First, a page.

On four round supports are the figures of one hundred and thirty-five martyrs, revered as “pillars of the Church.” On the walls, compositions are arranged in tiers in the form of wide ribbons separated by colored stripes. Here are the cycles of the Mother of God: scenes from the Life of the Mother of God and the Akathist.
The lower part shows the “Seven Ecumenical Councils”, that is, the congresses of the highest church hierarchs, held in the 4th-7th centuries, at which the main Christian dogmas were approved. A separate composition on the western wall is dedicated to the Last Judgment, which, according to Christians, will take place after the second coming of Christ.
The oldest of the icons located in the Assumption Cathedral, apparently, was brought from Novgorod the Great during the time of Ivan the Terrible and since the 16th century was housed in the iconostasis of this main Kremlin cathedral. The double-sided icon is placed in a vertical display case against the north wall. On its main side there is an image of the Mother of God Hodegetria.
During the disclosure in 1995 by Georgy Sergeevich Batkhel of this image from late recordings, fragments of painting related to the XI-XIX centuries were discovered. The original paint layer has survived only on the baby’s neck and arm. Most of the icon was rewritten anew in the 14th century by a Greek icon painter.
It is possible that at the turn of the XI-XII centuries his compatriot made the image of the warrior George, which is on the back of the icon. This is evidenced by the wide-open eyes of the saint and the characteristic hairstyle, consisting of large curls of hair arranged in several rows.
The half-length image of the holy martyr is placed on a neutral gold background, symbolizing the “unapproachable light” inherent only to God. In his right hand, George squeezes a spear, and in his left, a sword sheathed, which is turned with the handle upward, meaning a cross. A scarlet cloak is thrown over the plate armor – a symbol of martyrdom. Until the mid-1930s, when the icon was restored by Vasily Osipovich Kirikov, this image was covered with a thick layer of dark brown paint.
Opposite the iconostasis of the Assumption Cathedral, there are three hipped structures near the round pillars. These are the places of prayer where the patriarch, the king and the queen were during the church service. A white-stone tent in the center was erected simultaneously with the construction of the cathedral in 1479. It belonged first to the metropolitans, and then, after the establishment of the patriarchate, to the patriarchs.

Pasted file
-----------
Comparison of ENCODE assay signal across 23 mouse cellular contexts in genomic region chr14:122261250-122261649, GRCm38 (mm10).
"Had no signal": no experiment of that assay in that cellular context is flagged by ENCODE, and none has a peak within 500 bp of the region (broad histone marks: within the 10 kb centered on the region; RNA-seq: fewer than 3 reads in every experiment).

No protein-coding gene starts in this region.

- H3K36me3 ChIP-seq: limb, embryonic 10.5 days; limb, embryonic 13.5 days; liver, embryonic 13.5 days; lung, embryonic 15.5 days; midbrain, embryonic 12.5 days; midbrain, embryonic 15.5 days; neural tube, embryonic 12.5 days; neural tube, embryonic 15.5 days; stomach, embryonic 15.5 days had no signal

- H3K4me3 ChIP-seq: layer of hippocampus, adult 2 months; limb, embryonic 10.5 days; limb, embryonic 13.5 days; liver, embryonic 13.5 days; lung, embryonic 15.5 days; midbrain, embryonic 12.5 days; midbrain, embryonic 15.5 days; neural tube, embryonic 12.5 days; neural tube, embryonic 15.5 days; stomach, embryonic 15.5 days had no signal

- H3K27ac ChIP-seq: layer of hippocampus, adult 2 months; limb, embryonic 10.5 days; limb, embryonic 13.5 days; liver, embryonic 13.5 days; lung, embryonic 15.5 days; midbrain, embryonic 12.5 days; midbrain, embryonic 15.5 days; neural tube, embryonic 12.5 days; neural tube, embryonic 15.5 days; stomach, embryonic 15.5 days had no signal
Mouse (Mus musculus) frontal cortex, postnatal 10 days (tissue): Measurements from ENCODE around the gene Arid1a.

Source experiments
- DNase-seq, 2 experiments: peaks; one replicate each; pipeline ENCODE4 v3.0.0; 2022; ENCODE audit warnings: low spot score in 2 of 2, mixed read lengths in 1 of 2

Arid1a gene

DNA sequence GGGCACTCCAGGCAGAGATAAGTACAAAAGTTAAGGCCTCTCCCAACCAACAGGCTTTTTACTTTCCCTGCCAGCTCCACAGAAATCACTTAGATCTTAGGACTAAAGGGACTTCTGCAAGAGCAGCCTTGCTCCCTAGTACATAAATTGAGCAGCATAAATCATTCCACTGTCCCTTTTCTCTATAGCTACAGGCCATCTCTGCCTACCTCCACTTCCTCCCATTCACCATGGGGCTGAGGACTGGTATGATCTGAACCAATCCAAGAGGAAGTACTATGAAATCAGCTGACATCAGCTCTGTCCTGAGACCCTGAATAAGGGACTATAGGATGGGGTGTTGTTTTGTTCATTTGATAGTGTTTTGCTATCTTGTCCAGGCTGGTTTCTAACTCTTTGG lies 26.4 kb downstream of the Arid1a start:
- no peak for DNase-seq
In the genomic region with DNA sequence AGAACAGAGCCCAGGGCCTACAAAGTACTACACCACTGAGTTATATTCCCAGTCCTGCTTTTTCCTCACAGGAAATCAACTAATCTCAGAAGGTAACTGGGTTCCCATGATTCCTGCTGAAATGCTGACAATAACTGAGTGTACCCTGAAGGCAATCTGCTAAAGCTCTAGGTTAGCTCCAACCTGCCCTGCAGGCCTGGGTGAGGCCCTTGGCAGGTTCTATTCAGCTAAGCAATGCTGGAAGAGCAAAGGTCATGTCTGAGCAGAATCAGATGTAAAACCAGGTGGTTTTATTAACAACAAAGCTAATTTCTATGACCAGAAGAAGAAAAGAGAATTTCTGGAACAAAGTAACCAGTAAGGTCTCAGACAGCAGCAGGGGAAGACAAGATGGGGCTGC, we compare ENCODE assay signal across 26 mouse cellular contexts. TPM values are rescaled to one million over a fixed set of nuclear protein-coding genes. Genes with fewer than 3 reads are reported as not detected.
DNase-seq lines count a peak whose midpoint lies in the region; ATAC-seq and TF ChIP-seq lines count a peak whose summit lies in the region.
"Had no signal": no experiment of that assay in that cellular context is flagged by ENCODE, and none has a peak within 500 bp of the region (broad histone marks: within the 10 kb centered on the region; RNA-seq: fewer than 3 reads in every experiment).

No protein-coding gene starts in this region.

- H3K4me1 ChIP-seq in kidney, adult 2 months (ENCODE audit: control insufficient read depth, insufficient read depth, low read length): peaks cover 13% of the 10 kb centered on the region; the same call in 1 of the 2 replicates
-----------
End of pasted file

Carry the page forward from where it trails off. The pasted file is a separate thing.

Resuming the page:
The wooden prayer place for queens dates back to the 17th century. Of greatest interest is the royal prayer place located at the southern doors of the cathedral, also called the “Monomakh throne”. It was created in 1551 by Novgorod carvers by order of Ivan the Terrible. Metropolitan Macarius, the mentor of the young tsar, with whose assistance the first royal wedding in Russia was carried out, could have taken part in the development of the program for decorating this unusual structure.
The program is based on the idea of the imperial power established by God and its succession from the Roman and Byzantine emperors. The figures of four fantastic animals are placed at the base of the “Monomakh’s throne”. Its tent is crowned with a double-headed eagle, and on three walls in twelve reliefs there are compositions based on the story “The Legend of the Princes of Vladimir”, which tells about the transfer of the royal regalia to Russia under Prince Vladimir Monomakh from Byzantium.
The bronze openwork structure under a four-pitched roof was made in 1624 by order of Tsar Mikhail Fedorovich by a group of craftsmen under the leadership of the head of the boiler shop Dmitry Sverchkov. It was intended to store Christian relics and, first of all, the cypress model of the Holy Sepulcher brought from the Holy Land. Thus, this tent had a distant resemblance to a kuvukliya, that is, a chapel over the Holy Sepulcher in Jerusalem.
The robe of Christ was placed here in 1625, brought from Iran as a gift from Shah Abbas I the Great, who subjugated the territory of Georgia. There, this relic, embedded in the cross, was kept in one of the temples.
In 1913, a shrine with the relics of Patriarch Hermogenes, who had been canonized shortly before that was tortured by the interventionists during the Time of Troubles in the early 17th century, was placed in the tent. His burial is not the only one in the cathedral. At least nineteen metropolitans and patriarchs who lived in the XIV-XVII centuries are buried here, ten of whom are canonized. Metropolitan Peter was the first to be buried in the still unfinished original church in 1326, and Patriarch Adrian was the last to be buried in 1700.